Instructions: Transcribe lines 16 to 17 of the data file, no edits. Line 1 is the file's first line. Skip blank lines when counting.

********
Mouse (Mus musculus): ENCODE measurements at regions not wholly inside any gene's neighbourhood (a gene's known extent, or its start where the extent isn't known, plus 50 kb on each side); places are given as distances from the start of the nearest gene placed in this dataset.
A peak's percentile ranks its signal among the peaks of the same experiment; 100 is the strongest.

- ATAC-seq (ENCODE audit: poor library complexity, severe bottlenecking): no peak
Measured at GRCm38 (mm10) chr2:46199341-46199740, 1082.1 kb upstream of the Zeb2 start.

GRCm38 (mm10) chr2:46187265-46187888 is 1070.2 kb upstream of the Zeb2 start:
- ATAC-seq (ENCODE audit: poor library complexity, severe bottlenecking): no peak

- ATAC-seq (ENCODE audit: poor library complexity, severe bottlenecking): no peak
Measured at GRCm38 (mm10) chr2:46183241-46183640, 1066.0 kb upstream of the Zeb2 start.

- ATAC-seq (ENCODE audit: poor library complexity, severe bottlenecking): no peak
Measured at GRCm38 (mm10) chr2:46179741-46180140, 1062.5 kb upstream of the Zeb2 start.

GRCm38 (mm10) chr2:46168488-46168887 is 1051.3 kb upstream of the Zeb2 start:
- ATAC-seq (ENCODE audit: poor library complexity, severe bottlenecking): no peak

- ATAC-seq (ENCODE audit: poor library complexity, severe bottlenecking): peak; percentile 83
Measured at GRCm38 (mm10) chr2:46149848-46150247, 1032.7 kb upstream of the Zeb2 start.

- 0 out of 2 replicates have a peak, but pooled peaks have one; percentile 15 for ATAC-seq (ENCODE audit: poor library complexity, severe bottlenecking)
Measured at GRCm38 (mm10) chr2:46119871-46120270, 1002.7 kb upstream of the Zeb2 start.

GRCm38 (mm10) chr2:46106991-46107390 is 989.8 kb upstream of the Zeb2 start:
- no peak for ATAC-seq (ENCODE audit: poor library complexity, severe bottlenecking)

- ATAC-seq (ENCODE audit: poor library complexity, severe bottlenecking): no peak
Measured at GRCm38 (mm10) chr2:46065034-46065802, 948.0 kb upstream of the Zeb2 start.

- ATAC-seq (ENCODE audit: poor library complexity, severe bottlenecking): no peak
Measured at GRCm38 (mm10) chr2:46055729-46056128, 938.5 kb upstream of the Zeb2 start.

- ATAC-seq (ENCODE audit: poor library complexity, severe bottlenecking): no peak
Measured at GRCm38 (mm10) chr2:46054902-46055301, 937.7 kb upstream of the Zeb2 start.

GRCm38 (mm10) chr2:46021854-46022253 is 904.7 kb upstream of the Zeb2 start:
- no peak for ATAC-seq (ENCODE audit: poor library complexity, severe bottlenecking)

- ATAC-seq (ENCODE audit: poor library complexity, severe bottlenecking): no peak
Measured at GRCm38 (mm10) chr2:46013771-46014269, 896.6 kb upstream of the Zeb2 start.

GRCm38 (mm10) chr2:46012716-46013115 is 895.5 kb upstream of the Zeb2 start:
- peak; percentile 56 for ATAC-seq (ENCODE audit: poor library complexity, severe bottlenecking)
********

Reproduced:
Measured at GRCm38 (mm10) chr2:46119871-46120270, 1002.7 kb upstream of the Zeb2 start.

GRCm38 (mm10) chr2:46106991-46107390 is 989.8 kb upstream of the Zeb2 start: